To celebrate Philanthropy Fortnight, we are posting a series of articles to compliment the themes and events being held in the next two weeks. The first in the series looks at the Belfast Charitable Society experience of donations and bequests.
Gifts in wills have long been a traditional form of philanthropy for many centuries. When the Poor House opened, the Society resolved to install wooden boards with the names of benefactors. These took two forms: donation boards for people who donated during their lifetime and bequest boards to record for posterity those who gave money to the Poor House in their wills. The Donations Boards, as they are collectively known today, used to line the walls of the Poor House entrance hall, so that all people who entered, whether to petition to come into the Poor House, or to attend a fundraiser in the Board Room, could see the generosity of their fellow citizens.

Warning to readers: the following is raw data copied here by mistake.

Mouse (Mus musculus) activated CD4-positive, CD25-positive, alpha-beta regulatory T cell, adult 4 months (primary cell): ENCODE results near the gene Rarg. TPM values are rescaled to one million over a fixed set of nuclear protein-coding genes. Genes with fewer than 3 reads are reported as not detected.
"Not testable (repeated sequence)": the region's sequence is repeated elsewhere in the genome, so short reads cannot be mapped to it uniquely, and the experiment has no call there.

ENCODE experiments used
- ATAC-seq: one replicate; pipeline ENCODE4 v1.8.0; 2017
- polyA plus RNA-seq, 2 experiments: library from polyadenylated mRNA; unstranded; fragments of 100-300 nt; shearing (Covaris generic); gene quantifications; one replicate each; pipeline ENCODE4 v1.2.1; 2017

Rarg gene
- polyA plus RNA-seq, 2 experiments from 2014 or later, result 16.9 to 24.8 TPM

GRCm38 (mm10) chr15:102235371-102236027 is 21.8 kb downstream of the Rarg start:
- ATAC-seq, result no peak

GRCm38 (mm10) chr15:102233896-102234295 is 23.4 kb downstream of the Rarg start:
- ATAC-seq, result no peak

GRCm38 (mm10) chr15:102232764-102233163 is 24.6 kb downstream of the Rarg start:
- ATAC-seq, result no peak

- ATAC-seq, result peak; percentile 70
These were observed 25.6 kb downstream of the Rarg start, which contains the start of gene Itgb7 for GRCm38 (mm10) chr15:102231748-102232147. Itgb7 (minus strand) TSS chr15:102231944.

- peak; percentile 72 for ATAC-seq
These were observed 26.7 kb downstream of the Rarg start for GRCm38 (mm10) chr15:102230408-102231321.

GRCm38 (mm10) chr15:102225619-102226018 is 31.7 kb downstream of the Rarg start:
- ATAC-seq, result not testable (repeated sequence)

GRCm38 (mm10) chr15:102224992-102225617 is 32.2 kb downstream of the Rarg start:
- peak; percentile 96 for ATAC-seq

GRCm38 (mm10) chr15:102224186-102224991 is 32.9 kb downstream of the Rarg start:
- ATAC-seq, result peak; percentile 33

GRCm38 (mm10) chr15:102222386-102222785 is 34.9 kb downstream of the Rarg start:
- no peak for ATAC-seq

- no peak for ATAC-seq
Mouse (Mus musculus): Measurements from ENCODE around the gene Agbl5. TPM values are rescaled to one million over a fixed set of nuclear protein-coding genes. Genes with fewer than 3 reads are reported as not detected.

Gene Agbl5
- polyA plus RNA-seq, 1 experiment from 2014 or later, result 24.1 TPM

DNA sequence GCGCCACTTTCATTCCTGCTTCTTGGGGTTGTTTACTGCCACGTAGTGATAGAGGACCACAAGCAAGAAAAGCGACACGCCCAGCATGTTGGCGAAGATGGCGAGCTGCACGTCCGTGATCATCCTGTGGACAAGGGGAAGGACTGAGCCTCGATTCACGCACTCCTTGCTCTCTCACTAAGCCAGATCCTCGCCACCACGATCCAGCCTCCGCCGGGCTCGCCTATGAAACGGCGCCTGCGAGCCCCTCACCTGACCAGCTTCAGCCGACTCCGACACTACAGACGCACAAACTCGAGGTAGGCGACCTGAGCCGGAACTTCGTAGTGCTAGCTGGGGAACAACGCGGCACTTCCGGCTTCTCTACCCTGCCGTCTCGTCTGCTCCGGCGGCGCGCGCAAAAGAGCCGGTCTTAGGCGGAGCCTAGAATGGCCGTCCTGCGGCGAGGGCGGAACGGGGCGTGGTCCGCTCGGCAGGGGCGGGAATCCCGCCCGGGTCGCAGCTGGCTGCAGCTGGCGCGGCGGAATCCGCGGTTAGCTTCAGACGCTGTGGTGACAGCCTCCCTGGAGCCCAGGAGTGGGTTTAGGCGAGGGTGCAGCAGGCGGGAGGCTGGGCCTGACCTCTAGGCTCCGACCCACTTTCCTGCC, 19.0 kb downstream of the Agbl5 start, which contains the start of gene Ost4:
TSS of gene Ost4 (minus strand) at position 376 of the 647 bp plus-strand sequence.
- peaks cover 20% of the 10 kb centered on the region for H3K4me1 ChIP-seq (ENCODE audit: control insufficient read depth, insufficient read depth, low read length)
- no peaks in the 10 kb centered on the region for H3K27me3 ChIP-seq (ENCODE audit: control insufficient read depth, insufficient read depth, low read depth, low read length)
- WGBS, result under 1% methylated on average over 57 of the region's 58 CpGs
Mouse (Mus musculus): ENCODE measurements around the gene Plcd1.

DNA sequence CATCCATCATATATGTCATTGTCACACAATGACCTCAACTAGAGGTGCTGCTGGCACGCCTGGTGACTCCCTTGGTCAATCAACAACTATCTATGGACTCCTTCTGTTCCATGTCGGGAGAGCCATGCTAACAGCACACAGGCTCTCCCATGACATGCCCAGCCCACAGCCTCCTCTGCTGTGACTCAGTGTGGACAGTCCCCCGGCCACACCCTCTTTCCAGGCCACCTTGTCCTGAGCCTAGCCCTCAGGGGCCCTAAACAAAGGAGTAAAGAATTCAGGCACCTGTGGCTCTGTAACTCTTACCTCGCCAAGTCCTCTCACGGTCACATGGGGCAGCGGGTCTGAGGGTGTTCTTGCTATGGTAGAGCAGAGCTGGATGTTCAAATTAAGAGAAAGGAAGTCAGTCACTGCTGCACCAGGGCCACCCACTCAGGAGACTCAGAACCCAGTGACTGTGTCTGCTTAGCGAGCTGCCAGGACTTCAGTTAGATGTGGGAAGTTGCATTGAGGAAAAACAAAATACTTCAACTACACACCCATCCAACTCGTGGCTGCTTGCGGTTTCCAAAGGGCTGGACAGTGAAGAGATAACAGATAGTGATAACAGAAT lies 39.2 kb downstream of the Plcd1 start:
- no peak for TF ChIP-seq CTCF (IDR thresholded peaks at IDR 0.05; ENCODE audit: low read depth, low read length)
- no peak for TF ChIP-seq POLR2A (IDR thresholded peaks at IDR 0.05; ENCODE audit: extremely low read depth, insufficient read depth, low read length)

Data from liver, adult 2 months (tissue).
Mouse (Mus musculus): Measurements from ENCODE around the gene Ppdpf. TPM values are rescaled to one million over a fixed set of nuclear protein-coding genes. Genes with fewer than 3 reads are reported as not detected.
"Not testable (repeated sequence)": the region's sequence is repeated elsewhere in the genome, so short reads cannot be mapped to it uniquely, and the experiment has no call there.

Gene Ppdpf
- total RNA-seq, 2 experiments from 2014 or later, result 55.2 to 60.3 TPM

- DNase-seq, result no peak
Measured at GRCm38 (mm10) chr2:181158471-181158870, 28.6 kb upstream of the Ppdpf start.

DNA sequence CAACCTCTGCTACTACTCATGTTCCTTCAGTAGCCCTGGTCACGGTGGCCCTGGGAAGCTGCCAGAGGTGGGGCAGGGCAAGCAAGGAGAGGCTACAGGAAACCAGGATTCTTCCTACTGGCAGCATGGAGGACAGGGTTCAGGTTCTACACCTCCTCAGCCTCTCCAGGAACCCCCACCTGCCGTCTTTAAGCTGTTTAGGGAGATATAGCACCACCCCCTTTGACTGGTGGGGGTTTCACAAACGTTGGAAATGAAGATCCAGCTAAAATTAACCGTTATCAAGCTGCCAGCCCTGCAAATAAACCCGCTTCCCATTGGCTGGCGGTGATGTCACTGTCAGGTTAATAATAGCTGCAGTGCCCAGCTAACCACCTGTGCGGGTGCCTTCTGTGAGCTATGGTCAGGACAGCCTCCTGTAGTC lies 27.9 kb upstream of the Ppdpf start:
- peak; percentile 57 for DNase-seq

The bequest boards reflect the growth of Belfast as a trading port. Individuals who originally came from Ireland left money from as far away as Tobago, New York, Calcutta, Jamaica and Demerara, now Guyana in South America. These bequests took a variety of forms; some were simple gifts of a given amount, whilst others stipulated that the interest on money in their estate should be paid to the Poor House. Regardless of the nature of the bequest, this money kept the Poor House in operation, and provided a safety net for the most vulnerable in Belfast society and beyond.